In addition to this, Student Life Supervisor Adrienne Thompson followed up the remark with reassurance the survey would be sent out within weeks following the forum.

“This process has been kind of messy,” Cordova-Goff said. “At the beginning of the semester we made a smoking committee and drafted a timeline of our plan and everything was going as planned until the survey had to be submitted through the school.”

She said the intention was to include faculty and staff in addition to student feedback with the survey.

Citrus faculty received the questionnaire this morning, May 17, from the Office of Institutional Research, Planning and Effectiveness. Jody Barrass, administrative assistant in the Office of Institutional Reasearch, Planning and Effectiveness, said the questionnaire was sent to 13, 489 students at 2:51 p.m on May 17.

Cordova-Goff also said the resolution itself is based off the student feedback received at the open forum since data from a survey would not be collected before the end of the semester.

The smoking resolution does not restrict smoking to parking lots but rather suggests this solution to the Citrus College Board of Trustees when they discuss smoking restrictions on campus.

“ASCC does not have the power to make policy and procedure change,” Thompson said, “but they advocate on behalf of student interest.”

Student body president Cameron Wisdom said he believes the executive board will be taking action on a resolution today that speaks for the students without their input.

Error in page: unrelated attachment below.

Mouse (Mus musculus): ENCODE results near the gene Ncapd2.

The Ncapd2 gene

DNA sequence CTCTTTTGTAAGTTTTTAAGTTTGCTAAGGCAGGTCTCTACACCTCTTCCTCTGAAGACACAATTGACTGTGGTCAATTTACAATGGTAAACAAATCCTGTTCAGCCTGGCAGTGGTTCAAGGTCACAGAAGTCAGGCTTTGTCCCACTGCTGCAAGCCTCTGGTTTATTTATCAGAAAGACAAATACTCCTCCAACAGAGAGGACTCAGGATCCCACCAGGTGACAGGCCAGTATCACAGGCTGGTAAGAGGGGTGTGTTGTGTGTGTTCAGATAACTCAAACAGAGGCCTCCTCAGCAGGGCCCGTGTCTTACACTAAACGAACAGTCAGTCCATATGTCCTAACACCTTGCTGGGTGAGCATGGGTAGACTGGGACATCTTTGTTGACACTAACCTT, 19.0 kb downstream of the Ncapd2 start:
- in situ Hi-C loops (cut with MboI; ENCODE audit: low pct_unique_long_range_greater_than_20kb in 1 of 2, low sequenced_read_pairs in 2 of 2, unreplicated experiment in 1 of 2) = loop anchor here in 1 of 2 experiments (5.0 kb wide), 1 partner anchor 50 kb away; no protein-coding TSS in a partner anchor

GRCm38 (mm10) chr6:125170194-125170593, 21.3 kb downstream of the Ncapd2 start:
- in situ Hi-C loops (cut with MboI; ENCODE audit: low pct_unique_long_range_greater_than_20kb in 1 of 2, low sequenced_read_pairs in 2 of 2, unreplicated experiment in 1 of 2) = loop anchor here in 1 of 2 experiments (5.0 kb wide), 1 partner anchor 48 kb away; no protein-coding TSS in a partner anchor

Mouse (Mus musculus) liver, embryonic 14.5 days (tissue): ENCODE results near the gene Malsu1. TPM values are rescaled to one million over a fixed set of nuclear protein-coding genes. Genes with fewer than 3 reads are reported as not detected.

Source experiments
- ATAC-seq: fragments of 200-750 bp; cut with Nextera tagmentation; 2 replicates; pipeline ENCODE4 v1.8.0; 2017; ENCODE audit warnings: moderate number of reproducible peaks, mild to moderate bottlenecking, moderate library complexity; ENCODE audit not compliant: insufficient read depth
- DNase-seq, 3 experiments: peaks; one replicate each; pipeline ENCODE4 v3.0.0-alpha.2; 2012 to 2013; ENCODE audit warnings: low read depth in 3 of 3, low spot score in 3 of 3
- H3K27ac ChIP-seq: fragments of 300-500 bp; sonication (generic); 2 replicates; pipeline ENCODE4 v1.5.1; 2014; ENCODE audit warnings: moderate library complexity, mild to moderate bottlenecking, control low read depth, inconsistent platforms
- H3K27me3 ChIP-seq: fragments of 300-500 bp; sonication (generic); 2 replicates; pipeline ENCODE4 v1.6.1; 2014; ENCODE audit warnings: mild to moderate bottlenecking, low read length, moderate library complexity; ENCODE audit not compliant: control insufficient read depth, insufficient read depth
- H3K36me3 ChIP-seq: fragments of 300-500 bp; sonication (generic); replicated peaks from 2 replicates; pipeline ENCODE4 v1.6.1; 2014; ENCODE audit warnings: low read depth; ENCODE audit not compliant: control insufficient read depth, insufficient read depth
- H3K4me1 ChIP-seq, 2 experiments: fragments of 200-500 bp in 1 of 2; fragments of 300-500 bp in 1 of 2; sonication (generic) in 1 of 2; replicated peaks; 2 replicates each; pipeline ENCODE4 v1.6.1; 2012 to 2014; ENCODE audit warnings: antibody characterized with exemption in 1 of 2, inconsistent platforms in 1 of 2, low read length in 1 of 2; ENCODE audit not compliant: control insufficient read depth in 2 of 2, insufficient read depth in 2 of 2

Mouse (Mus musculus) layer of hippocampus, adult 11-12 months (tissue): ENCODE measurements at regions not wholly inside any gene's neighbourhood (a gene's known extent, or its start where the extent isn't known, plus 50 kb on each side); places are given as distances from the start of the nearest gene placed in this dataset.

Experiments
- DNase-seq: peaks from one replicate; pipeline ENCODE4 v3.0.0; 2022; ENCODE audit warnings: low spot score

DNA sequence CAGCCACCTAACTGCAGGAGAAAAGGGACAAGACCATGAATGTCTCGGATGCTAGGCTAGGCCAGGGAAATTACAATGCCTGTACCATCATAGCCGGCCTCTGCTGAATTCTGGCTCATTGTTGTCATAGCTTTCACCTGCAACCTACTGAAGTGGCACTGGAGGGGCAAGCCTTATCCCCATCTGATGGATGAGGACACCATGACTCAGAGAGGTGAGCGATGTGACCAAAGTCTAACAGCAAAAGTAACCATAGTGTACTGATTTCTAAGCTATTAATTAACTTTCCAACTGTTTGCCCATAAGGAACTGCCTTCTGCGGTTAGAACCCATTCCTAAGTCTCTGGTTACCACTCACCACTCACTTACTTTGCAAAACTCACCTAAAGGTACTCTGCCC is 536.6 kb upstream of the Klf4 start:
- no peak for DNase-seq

Despite feeling this issue is not as vital to student success as other issues students have approached Wisdom with such as WiFi connectivity, trouble with Library computers and more, he feels students should be involved.

“If we are going to take action on issues that affect the entire campus community,” he said, “it should be done the right way.”

This resolution follows California legislation passed on May 4 raising the smoking age limit from 18 to 21, as reported in the Los Angeles Times. This bill is effective across California June 9.

A measure to ban the use of tobacco products and electronic cigarettes on all California State University and California Community College campuses passed in the California State Assembly on April 25 with a 41-24 vote.

The California Legislature website said AB 1594 would allow governing bodies of CSUs and CCC districts to set standards for the enforcement of the tobacco ban with full enforcement by January 2018.

AB 1594 will be heard next in the California State Senate.




UPDATE: 5:16 p.m. This story has been updated with the results of the vote on the smoking resolution and quotes from the ASCC executive board meeting as well as direct quotes from the smoking resolution statement.
UPDATE: 1: 28 p.m. This story has been updated with quotes from the former Student Trustee and the Student Life Supervisor clarifying the reason survey’s were not sent to the student body. It also includes information on the smoking resolution and the suggestions being made based off the open forum feedback from April 7.
UPDATE: This story has been updated with information on the faculty questionnaire sent out May 17.



Megan is on her second semester as Managing Editor and Ad Manger for the Clarion as well as a contributor for Logos magazine. She has served three consecutive semesters as the editor-in-chief previously for the Clarion and is now focusing on supporting her staff and leaving a substantial foundation for future student journalists at Citrus College. Megan has received a transfer degree in journalism and is finishing a second transfer degree in communications.